Anton Bredell, Western Cape Minister of Local Government, Environmental Affairs and Development Planning issued a warning on Friday to all to avoid all low-level water crossings and bridges in the Western Cape, for obvious reasons.
On the opposite side of the globe, where the weather is a little more obliging at present, radio amateurs are gearing up for the ARRL Field Day exercise, which takes place next weekend, the 24th and 25th of June. Multiple local newspapers in northern America are currently carrying stories of local clubs making preparations for this event. The Americans do this in style of course, having so many hundreds of thousands of licensed operators in their country, that, if even a small percentage of the operators take part, Field Day still involves huge number of clubs and club members. Folks install temporary stations in parks, hospitals, school grounds, farmlands and beaches, to prove the ability of ham radio to transmit messages in situations where they can’t be transmitted in any other way. The exercise also gives operators the chance to try out their portable power sources, radios, transmission lines, and portable antennas, plus any modifications made since last year, to assess the efficacy of said equipment.
Naturally, Field Day is also an excuse for some exceptional socializing, and linking up with old friends, either at the temporary station, or over the air, and a great time is had by all.
So for the rest of this week, the news-lines will be full of descriptions of planned stations, and next week, the same daily journals will be full of happy post mortems of how well or badly the exercise turned out. Of course, there is the small matter of kind cooperation on the part of the sun, which has the capacity to kill the fun, by drowning us in solar particles which ruin our ionospheric conditions and prevent good shortwave propagation. As I write this the Planetary K index is 6, and the shortwave bands are effectively useless. Luckily that can all change within 3 hours, so let’s hope good fortune smiles on the American Field Day Exercise next weekend.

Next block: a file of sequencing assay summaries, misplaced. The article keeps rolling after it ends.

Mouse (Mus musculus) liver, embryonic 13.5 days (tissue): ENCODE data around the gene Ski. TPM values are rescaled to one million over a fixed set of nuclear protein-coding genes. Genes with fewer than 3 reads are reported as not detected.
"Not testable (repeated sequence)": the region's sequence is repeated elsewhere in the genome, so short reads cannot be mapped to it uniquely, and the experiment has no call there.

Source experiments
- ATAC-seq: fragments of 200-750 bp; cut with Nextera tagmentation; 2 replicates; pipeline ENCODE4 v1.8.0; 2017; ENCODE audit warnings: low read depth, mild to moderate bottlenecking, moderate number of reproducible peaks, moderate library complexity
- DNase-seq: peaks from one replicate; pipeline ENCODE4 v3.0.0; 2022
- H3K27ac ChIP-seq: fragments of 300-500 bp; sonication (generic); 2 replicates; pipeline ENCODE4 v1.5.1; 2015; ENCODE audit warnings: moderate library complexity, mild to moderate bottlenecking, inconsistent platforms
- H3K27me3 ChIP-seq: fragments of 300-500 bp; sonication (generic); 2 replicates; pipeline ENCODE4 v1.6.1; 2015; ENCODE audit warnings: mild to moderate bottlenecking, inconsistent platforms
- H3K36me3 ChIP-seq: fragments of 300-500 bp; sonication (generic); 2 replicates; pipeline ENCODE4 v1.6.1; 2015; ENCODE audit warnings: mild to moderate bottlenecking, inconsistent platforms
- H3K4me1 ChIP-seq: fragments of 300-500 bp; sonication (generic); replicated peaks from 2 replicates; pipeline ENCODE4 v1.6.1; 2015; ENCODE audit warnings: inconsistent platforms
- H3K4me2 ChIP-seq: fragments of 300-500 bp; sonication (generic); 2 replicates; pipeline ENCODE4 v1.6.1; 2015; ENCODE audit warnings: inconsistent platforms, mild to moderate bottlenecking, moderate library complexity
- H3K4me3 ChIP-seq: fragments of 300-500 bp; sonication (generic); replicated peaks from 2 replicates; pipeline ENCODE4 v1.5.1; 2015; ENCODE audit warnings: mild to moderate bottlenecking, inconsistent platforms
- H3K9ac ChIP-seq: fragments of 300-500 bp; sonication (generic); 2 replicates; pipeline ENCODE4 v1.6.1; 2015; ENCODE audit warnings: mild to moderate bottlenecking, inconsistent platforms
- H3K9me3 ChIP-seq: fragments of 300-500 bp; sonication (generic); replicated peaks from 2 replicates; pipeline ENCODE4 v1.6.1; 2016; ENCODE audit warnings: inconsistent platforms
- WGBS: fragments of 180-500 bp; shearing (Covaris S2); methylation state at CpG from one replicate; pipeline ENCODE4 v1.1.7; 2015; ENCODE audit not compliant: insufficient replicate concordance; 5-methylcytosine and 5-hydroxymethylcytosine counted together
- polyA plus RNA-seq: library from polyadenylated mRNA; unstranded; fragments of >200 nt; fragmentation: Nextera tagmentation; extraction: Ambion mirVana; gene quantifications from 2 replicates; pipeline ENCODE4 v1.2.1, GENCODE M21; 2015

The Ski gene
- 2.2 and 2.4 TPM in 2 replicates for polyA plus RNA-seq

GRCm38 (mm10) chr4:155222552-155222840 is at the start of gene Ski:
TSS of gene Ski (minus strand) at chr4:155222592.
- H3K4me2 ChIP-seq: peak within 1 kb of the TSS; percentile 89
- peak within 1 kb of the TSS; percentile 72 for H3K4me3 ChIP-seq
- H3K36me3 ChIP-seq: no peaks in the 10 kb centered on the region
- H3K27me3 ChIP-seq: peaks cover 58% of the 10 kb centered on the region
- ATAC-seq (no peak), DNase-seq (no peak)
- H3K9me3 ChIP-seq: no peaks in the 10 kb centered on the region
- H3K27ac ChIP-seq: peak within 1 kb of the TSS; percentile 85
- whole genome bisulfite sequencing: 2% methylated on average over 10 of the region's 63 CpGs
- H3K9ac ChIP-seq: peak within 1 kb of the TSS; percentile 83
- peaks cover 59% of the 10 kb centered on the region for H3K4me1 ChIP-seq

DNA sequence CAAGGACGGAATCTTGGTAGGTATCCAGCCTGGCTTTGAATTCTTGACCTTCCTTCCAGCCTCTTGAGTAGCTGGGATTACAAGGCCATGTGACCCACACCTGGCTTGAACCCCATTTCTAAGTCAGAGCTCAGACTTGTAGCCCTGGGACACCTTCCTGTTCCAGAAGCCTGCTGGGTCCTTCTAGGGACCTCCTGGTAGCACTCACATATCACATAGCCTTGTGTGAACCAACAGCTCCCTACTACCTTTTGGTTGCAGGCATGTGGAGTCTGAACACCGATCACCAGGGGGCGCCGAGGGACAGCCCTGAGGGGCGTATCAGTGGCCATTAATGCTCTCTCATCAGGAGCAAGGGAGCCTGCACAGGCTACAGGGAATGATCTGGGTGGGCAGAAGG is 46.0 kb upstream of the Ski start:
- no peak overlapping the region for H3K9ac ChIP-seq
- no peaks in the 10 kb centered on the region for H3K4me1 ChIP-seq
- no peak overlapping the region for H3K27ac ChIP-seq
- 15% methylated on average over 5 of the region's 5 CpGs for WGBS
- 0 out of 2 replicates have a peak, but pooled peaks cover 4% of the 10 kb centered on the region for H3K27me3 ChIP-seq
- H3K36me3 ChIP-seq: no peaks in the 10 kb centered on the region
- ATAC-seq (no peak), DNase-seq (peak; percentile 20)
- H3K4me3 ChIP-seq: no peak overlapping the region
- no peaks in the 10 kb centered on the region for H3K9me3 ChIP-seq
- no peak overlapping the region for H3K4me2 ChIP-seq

The Radio Society of Great Britain is delighted to announce that Her Majesty Queen Noor of Jordan has chosen to donate the UK amateur radio equipment of His late Majesty, King Hussein of Jordan to the Society.
His Majesty was a great ambassador for amateur radio and, whenever his official duties allowed him, his radio call sign JY1 could be heard on the amateur bands. His Majesty always operated modestly, never announcing himself as King Hussein, always just ‘Hussein from Jordan’.
A permanent display is being organised at the RSGB National Radio Centre so that the equipment can be used to help inspire people to get involved in amateur radio, and promote communication, friendship and understanding throughout the many countries and cultures of the world.
The RSGB extends its thanks to Her Majesty for this generous donation.
This is Dave Reece ZS1DFR reporting for HAMNET in South Africa.